The effect on health of alternate day calorie restriction

I want to try this:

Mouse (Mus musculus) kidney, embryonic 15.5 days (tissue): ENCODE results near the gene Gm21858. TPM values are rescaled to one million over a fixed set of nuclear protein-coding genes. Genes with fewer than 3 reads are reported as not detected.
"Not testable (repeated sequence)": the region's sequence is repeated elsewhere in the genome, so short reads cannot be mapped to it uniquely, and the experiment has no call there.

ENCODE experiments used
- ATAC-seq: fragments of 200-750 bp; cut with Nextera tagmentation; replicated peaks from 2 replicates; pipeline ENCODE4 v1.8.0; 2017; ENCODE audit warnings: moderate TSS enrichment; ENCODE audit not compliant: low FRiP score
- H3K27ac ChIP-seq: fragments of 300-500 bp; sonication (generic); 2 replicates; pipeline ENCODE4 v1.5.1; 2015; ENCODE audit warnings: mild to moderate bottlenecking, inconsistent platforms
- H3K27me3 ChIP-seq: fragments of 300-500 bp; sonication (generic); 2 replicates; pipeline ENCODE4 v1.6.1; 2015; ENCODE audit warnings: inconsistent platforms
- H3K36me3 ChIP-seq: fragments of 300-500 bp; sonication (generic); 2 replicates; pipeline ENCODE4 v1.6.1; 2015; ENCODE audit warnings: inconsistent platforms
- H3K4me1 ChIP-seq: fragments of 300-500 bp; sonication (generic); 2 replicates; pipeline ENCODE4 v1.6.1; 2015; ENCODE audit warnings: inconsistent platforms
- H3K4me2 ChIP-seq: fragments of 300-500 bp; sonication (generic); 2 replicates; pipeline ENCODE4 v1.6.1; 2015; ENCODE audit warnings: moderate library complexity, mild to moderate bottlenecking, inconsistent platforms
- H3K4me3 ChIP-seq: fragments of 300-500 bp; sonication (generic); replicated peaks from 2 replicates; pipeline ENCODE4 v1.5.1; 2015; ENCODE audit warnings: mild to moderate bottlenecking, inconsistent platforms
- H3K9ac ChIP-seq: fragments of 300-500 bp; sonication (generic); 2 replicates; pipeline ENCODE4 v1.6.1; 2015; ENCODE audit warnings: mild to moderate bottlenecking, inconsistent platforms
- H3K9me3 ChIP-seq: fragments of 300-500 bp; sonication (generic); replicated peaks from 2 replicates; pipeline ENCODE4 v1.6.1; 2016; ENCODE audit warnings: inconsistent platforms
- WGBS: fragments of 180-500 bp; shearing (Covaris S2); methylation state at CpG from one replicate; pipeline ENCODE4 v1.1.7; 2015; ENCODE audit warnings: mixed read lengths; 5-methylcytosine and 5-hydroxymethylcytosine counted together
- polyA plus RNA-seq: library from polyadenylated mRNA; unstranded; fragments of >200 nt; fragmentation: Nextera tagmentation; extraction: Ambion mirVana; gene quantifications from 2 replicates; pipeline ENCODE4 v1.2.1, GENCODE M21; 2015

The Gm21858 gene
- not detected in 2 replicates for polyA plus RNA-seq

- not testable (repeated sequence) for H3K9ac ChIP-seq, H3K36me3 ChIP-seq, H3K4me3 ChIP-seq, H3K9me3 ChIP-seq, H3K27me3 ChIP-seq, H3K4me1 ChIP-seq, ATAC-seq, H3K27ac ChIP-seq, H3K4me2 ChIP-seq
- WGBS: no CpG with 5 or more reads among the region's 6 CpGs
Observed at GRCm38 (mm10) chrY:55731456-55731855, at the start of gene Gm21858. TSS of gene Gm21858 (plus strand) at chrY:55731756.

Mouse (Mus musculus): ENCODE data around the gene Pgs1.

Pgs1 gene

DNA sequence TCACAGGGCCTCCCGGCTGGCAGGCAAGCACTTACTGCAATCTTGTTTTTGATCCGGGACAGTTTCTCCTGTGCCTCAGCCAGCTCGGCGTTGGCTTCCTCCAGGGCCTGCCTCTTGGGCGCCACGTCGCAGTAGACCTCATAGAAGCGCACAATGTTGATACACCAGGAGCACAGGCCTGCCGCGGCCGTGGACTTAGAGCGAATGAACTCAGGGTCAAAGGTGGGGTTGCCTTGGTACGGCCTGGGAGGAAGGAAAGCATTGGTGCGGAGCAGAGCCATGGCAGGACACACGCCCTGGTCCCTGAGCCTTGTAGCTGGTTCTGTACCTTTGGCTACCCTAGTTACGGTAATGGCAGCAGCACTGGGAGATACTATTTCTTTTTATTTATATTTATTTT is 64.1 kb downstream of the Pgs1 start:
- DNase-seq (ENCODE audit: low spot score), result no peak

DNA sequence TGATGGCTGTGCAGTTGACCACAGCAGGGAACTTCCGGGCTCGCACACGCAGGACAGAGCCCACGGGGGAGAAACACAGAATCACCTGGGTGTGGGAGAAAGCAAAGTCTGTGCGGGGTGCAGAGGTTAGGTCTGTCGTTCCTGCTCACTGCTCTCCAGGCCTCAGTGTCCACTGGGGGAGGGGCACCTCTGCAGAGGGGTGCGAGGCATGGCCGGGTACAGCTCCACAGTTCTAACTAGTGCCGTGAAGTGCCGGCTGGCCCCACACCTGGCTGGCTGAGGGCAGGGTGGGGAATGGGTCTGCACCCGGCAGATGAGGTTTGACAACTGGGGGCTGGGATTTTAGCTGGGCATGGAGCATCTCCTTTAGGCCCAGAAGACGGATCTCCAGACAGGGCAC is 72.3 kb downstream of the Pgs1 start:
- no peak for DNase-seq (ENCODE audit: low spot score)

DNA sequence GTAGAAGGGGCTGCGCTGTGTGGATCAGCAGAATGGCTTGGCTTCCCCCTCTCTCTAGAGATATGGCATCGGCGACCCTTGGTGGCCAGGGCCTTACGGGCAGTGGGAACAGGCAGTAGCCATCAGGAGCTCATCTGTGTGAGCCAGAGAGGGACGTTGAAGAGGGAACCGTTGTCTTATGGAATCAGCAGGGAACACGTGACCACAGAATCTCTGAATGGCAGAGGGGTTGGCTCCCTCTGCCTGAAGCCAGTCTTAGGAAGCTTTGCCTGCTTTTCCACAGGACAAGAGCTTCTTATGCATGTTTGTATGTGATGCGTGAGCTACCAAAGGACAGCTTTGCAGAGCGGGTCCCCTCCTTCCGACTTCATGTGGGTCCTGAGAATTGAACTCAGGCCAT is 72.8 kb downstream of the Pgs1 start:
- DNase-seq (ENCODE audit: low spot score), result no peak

Restricting caloric intake to 60-70% of normal adult weight maintenance requirement prolongs lifespan 30-50% and confers near perfect health across a broad range of species. Every other day feeding produces similar effects in rodents, and profound beneficial physiologic changes have been demonstrated in the absence of weight loss in ob/ob mice. Since May 2003 we have experimented with alternate day calorie restriction, one day consuming 20-50% of estimated daily caloric requirement and the next day ad lib eating, and have observed health benefits starting in as little as two weeks, in insulin resistance, asthma, seasonal allergies, infectious diseases of viral, bacterial and fungal origin (viral URI, recurrent bacterial tonsillitis, chronic sinusitis, periodontal disease), autoimmune disorder (rheumatoid arthritis), osteoarthritis, symptoms due to CNS inflammatory lesions (Tourette’s, Meniere’s) cardiac arrhythmias (PVCs, atrial fibrillation), menopause related hot flashes. We hypothesize that other many conditions would be delayed, prevented or improved, including Alzheimer’s, Parkinson’s, multiple sclerosis, brain injury due to thrombotic stroke atherosclerosis, NIDDM, congestive heart failure. Our hypothesis is supported by an article from 1957 in the Spanish medical literature which due to a translation error has been construed by several authors to be the only existing example of calorie restriction with good nutrition. We contend for reasons cited that there was no reduction in calories overall, but that the subjects were eating, on alternate days, either 900 calories or 2300 calories, averaging 1600, and that body weight was maintained. Thus they consumed either 56% or 144% of daily caloric requirement. The subjects were in a residence for old people, and all were in perfect health and over 65. Over three years, there were 6 deaths among 60 study subjects and 13 deaths among 60 ad lib-fed controls, non-significant difference. Study subjects were in hospital 123 days, controls 219, highly significant difference. We believe widespread use of this pattern of eating could impact influenza epidemics and other communicable diseases by improving resistance to infection. In addition to the health effects, this pattern of eating has proven to be a good method of weight control, and we are continuing to study the process in conjunction with the NIH.